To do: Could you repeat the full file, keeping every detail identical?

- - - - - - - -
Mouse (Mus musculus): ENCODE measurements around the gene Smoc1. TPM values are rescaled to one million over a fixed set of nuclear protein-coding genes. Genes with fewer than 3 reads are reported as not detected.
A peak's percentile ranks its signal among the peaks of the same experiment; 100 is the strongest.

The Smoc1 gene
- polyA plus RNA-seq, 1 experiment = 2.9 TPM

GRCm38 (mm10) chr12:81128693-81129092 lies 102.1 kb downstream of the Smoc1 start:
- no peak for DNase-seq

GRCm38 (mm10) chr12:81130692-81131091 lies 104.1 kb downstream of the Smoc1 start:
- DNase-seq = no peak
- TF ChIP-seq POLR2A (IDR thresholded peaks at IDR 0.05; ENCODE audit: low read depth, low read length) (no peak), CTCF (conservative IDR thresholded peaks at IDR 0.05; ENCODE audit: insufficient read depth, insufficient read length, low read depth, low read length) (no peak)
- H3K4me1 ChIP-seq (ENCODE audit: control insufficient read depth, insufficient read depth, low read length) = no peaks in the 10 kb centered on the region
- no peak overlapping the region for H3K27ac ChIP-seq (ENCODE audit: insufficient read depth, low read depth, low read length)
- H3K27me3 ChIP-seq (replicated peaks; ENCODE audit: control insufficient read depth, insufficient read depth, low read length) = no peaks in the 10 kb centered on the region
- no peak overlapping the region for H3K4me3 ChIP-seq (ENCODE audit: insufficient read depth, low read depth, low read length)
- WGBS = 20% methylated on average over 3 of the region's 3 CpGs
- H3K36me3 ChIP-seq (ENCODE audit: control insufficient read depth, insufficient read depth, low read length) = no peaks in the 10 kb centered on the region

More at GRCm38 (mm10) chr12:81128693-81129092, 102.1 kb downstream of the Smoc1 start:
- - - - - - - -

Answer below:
Mouse (Mus musculus): ENCODE measurements around the gene Smoc1. TPM values are rescaled to one million over a fixed set of nuclear protein-coding genes. Genes with fewer than 3 reads are reported as not detected.
A peak's percentile ranks its signal among the peaks of the same experiment; 100 is the strongest.

The Smoc1 gene
- polyA plus RNA-seq, 1 experiment = 2.9 TPM

GRCm38 (mm10) chr12:81128693-81129092 lies 102.1 kb downstream of the Smoc1 start:
- no peak for DNase-seq

GRCm38 (mm10) chr12:81130692-81131091 lies 104.1 kb downstream of the Smoc1 start:
- DNase-seq = no peak
- TF ChIP-seq POLR2A (IDR thresholded peaks at IDR 0.05; ENCODE audit: low read depth, low read length) (no peak), CTCF (conservative IDR thresholded peaks at IDR 0.05; ENCODE audit: insufficient read depth, insufficient read length, low read depth, low read length) (no peak)
- H3K4me1 ChIP-seq (ENCODE audit: control insufficient read depth, insufficient read depth, low read length) = no peaks in the 10 kb centered on the region
- no peak overlapping the region for H3K27ac ChIP-seq (ENCODE audit: insufficient read depth, low read depth, low read length)
- H3K27me3 ChIP-seq (replicated peaks; ENCODE audit: control insufficient read depth, insufficient read depth, low read length) = no peaks in the 10 kb centered on the region
- no peak overlapping the region for H3K4me3 ChIP-seq (ENCODE audit: insufficient read depth, low read depth, low read length)
- WGBS = 20% methylated on average over 3 of the region's 3 CpGs
- H3K36me3 ChIP-seq (ENCODE audit: control insufficient read depth, insufficient read depth, low read length) = no peaks in the 10 kb centered on the region

More at GRCm38 (mm10) chr12:81128693-81129092, 102.1 kb downstream of the Smoc1 start: